Recently my friend Cammy and I made our annual trip to the local Main Street Holiday Celebration. My friend and I strolled the street, shopped and enjoyed the discounts, the atmosphere and a fantastic cup of hot chocolate! Our last stop was a quick trek into our local, independently owned, bookstore. As we passed through the door I averted my eyes and generally tried to make myself as inconspicuous as possible. I felt like a lapsed Catholic walking into a church. Please don’t let lightening strike me down.
My name is Lee and I am an e-book reader, exclusively and I feel REALLY guilty. I believe in the power of the small business I’ve owned several small businesses myself I understand the need, the drive, the desire to make your own way through this world. Books are so wonderful, I truly can’t imagine a better product to bring to the marketplace.
As a kid I remember Paperback Booksmith, the bookstore at our local mall or as I knew it Nirvana. I could get lost in the young adult section in the back left corner for hours. The walls were lined floor-to-ceiling with dark wood shelving and the wood floors creaked when you walked on them. The cashier looked down upon customers from on high and was The Oracle of Knowledge with regards to what was available and what was out-of-print.
College and graduate school took a major toll on my pleasure reading. After grad school when I was working and had the time to read, the mega-bookstore had emerged. I was lured by the giant selection never mind that I had no interest in a 400 page retrospective of the hub cap (does anyone really?). There were books lots of books oh my! Then came marriage and motherhood and that huge time suck that is parenting. By the time I came out of the haze of diaper changes and sleep deprivation Amazon.com had firmly entrenched itself in the public psyche and the psyche of one very tired overwhelmed mother who relished the idea of good books inexpensively delivered right to her door.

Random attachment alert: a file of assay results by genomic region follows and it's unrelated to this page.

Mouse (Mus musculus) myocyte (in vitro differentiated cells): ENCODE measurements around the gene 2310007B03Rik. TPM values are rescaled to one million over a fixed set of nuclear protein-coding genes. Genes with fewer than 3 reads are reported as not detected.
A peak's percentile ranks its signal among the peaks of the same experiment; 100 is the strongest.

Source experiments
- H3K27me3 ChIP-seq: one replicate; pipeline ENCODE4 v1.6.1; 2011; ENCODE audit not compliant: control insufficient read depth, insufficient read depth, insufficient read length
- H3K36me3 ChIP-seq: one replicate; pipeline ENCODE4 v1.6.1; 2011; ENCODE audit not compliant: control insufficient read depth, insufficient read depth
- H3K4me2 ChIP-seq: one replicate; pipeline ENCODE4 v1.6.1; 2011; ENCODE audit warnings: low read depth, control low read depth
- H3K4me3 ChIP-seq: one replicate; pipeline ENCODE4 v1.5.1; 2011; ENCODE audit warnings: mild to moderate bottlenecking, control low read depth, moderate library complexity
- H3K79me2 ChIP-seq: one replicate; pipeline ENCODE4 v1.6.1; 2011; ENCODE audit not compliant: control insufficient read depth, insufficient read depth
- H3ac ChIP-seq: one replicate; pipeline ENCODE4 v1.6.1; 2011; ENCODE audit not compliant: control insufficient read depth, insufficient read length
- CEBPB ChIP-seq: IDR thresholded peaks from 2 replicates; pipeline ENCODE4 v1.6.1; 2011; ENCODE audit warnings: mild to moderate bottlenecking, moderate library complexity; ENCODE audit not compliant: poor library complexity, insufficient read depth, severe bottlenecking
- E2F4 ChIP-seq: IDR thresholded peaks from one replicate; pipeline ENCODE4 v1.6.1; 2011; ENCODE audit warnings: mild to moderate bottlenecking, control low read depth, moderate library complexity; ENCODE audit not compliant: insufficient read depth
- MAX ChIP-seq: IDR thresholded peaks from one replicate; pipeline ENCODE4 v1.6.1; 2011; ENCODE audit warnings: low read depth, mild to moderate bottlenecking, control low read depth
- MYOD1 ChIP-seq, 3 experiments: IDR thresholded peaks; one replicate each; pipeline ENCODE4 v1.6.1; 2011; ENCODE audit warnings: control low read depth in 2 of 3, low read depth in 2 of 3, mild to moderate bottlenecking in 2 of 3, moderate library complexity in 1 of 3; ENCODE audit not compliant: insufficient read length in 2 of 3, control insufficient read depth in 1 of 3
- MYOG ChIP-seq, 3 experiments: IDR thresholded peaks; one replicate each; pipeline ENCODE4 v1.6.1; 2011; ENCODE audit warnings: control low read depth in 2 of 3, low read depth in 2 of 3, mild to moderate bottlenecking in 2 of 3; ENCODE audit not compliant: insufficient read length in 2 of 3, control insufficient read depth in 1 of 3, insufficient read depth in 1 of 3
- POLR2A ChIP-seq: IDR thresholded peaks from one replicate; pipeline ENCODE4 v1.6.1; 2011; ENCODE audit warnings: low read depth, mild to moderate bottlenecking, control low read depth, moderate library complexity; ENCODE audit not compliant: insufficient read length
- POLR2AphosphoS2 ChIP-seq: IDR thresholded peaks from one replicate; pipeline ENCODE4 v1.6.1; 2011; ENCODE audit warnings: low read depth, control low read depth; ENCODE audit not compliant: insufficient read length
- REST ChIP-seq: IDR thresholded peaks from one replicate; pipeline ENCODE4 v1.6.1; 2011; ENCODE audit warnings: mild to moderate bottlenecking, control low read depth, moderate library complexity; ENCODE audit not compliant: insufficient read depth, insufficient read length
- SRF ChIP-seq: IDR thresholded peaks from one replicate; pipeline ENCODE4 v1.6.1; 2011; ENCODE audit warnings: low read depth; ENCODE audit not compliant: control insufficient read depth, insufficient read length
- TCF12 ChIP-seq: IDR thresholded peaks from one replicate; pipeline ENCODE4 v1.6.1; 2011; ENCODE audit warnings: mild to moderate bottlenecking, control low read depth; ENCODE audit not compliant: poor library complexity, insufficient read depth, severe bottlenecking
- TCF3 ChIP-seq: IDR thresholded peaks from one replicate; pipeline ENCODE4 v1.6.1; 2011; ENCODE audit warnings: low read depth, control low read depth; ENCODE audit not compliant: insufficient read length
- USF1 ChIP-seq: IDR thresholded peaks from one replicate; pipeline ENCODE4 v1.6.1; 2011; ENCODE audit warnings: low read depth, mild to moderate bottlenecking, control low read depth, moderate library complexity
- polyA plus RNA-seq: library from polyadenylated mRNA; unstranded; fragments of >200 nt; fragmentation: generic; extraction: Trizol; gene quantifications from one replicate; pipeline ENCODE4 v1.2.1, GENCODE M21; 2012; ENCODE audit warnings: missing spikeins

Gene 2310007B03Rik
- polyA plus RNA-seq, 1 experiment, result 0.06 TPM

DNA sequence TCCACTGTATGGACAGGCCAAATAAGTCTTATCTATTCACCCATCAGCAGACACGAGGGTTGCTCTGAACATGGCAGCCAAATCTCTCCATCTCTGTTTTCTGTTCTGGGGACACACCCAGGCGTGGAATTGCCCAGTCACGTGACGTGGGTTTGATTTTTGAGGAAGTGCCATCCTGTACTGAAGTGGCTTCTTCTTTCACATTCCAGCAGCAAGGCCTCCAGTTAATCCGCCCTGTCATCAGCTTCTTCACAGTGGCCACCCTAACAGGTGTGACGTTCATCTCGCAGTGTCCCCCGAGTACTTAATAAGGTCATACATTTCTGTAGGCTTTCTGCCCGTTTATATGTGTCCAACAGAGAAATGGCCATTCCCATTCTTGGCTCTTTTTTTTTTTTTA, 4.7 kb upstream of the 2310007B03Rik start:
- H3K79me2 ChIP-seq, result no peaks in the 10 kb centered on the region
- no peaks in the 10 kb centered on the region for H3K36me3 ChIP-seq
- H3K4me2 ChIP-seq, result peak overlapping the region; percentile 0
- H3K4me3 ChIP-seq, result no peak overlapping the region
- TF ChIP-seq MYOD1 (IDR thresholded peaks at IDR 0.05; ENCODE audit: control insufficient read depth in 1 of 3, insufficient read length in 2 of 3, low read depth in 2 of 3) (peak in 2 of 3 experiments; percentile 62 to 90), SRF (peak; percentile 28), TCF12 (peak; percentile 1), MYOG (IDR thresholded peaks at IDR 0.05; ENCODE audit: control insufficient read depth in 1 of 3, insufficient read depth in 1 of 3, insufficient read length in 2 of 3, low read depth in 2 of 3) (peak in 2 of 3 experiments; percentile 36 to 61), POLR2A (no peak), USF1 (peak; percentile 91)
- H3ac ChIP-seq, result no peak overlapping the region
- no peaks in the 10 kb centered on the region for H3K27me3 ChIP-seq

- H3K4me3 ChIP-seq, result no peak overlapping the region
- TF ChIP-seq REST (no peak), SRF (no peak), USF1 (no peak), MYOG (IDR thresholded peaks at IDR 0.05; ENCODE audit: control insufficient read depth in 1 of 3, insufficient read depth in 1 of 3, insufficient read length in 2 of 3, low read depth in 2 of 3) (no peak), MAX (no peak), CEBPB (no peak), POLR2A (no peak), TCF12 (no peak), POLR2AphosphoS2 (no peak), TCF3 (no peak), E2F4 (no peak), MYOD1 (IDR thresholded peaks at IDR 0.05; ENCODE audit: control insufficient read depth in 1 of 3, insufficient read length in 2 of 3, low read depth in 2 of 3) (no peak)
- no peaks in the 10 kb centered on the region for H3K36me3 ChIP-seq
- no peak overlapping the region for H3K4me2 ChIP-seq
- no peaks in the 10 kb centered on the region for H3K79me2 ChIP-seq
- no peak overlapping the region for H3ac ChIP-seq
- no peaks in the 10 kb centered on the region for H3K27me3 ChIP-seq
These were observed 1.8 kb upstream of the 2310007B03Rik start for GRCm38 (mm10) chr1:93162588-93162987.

Before I knew it, I’d fallen in with the herd mentality and independent books stores were paying the price with their balance sheets. Still, I wasn’t reading as much as I wanted to. It was too much work and much of what I wanted to read was not available in large print. Then came the Kindle. That was probably the final nail in the coffin of the independent bookseller for me. The Kindle rocks my world. I’m visually impaired and small print has always been a problem. The Kindle changed all that. Within the 1st year of receiving my first Kindle read more books than the previous 5 years combined. I could read. I could read a lot without eye strain, and it was good.
Oh, but the guilt! As traditional publishing has floundered and Amazon has assimilated itself in almost every nook and cranny of our collective retail consciousness, the independent bookseller has struggled. I buy local when and where I can but I can’t extend that thinking to my bookshelves. With very few exceptions if it’s not available on the Kindle I don’t read it. This is especially true now that I’m in my mid-forties and short arm syndrome has set in (a rant for another post). I need the flexibility of being able to enlarge the font and the reduce eye strain.
To independent bookstore owners everywhere, I’m sorry, really, I am.